The Licensing and Compliance Lab interviews AJ Jordon of gplenforced.org
In this edition, we interviewed AJ Jordon, the founder of gplenforced.org, a project for hosting easy to use badges for copyleft licenses. By using the badge, a project can share their values and the importance of copyleft enforcement with all their users.
What inspired the creation of the GPL enforced badge?
So basically Bradley Kuhn gave a talk at FOSDEM '17 about GPL enforcement and I was like, wow, it sucks how many companies and people think that enforcing the GPL is a bad idea. I mean, if you disagree with copyleft that's fine (though I personally would argue with that position), but then you should use a suitable license. Like MIT. The very idea that we shouldn't enforce the GPL just doesn't make sense to me because it suggests that the text of the license is watery and unimportant. I don't know about you, but when I say I want my programs to respect users' freedom, I mean it.
So GPL enforcement is important. It seemed to me that there are probably a lot of developers out there who want to support GPL enforcement but don't have a good way to voice that support. gplenforced.org is essentially a quick and dirty hack I wrote to make that dead-simple.
Tell us more about gplenforced.org
gplenforced.org is a small site I made that has exactly two purposes: host a badge suitable for embedding into a README file on GitLab or something, and provide some text with an easy and friendly explanation of GPL enforcement for that badge to link to.
Putting badges in READMEs has been pretty trendy for a while now — people add badges to indicate whether their test suite is passing, their dependencies are up-to-date, and what version is published in language package managers. gplenforced.org capitalizes on that trend to add the maintainer's beliefs about license enforcement, too.
How can projects make use of the GPL enforced badge?
It's super easy! All you have to do is add some Markdown to your README.md file (or some AsciiDoc, etc.). Then it will show up on your code hosting site and link to the website. That's it. Instructions are on gplenforced.org.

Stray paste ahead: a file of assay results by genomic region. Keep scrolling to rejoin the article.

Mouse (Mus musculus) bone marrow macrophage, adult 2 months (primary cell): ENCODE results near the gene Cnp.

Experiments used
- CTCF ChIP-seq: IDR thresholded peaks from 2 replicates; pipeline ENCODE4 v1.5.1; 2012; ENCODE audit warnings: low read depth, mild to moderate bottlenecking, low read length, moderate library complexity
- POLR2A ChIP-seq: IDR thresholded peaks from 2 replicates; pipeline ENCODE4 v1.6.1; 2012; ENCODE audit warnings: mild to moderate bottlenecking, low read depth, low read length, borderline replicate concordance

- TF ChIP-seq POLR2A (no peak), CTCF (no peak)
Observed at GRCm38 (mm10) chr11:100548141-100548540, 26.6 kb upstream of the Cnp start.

That's what makes this project work, I think: as I alluded to above, it's such an easy process there aren't really a whole lot of reasons not to do it as long as you support the message. It gives people a way to support GPL enforcement who otherwise wouldn't have time to do something more involved.
Are there plans to create badges for other copyleft licenses?
Absolutely (it's bug #3 in the issue tracker). The current plan is to add badges for the LGPL and AGPL only — this will allow us to keep the site 100% static, which makes it dead-simple to host.
Letting people use arbitrary badges would require making the site dynamic. So I might consider doing that if there's a need for it, but for right now the plan is to add badges on an ad hoc basis, as people want them. Not letting people use arbitrary badges also means that they couldn't make, say, an "MIT enforced" badge which maybe doesn't really make sense.
How can users or developers help out?
Send patches and encourage adoption! There's a small list of TODOs in the issue tracker that people can work on, and of course if anyone has ideas about how to improve the project, they're welcome to add to that list. I take issues and patches via email too.
What's the next big thing for gplenforced.org?
Adoption! In particular when I get around to adding the other licenses I plan to send patches to prominent GPL'd/LGPL'd/AGPL'd projects on GitLab and GitHub suggesting they add it. This project is about raising awareness — and the best way to do that is to spread it as far and wide as possible.
Enjoy this interview? Check out our previous entry in this series, featuring the MegaGlest Project